“The relationship between CNPC and Sudan is symbiotic,” notes the Washington, D.C.-based Human Rights First in a March 2008 report, “Investing in Tragedy.” “Not only is CNPC the largest foreign investor in the Sudanese oil sector, but Sudan is CNPC’s largest market for overseas investment.”
Oil money may have fueled violence in Darfur. “The profitability of Sudan’s oil sector has developed in close chronological step with the violence in Darfur,” notes Human Rights First.
5. Constellation Energy Group: Nuclear Operators
Although it seems too dangerous, too expensive and too centralized to make sense as an energy source, nuclear power won’t go away, thanks to equipment makers and utilities that find ways to make the public pay and pay.
Constellation Energy Group, the operator of the Calvert Cliffs nuclear plant in Maryland — a company recently involved in a startling, partially derailed scheme to price-gouge Maryland consumers — plans to build a new reactor at Calvert Cliffs, potentially the first new reactor built in the United States since the near-meltdown at Three Mile Island in 1979.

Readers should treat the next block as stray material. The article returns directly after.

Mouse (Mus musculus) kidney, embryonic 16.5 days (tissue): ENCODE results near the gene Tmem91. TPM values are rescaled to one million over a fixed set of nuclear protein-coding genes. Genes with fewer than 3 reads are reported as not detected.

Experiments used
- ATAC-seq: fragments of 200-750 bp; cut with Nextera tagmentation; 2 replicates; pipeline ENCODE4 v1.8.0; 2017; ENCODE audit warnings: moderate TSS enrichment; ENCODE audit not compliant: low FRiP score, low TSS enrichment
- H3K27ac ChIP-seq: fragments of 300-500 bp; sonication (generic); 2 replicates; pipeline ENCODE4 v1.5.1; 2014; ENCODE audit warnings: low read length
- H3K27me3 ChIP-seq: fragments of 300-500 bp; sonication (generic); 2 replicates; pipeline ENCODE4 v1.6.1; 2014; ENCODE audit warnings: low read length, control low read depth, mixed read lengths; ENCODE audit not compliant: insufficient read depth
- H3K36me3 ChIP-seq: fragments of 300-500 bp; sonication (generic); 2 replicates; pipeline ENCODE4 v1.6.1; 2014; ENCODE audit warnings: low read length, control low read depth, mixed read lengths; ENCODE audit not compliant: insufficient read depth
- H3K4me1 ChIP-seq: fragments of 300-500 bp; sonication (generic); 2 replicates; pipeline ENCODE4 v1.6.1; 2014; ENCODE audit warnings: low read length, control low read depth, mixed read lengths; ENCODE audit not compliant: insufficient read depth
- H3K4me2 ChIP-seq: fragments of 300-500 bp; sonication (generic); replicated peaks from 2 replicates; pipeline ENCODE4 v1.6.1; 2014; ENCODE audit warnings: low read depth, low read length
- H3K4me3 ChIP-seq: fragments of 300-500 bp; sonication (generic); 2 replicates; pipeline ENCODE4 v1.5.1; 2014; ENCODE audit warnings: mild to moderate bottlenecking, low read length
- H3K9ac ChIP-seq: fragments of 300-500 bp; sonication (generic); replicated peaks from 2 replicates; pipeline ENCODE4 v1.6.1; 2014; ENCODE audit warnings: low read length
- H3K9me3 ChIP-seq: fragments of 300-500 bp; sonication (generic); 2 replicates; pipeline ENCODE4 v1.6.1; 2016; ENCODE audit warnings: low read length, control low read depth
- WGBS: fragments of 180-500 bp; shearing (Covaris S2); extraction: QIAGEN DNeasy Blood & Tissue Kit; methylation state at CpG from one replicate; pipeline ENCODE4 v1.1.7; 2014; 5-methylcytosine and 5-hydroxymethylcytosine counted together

It has lined up to take advantage of U.S. government-guaranteed loans for new nuclear construction, available under the terms of the 2005 Energy Act. The company acknowledges it could not proceed with construction without the government guarantee.
6. Dole: The Sour Taste of Pineapple
A 1988 land reform effort in the Philippines has proven to be a fraud. Plantation owners helped to draft the law and invented ways to circumvent its alleged purpose. Dole pineapple workers are among those paying the price.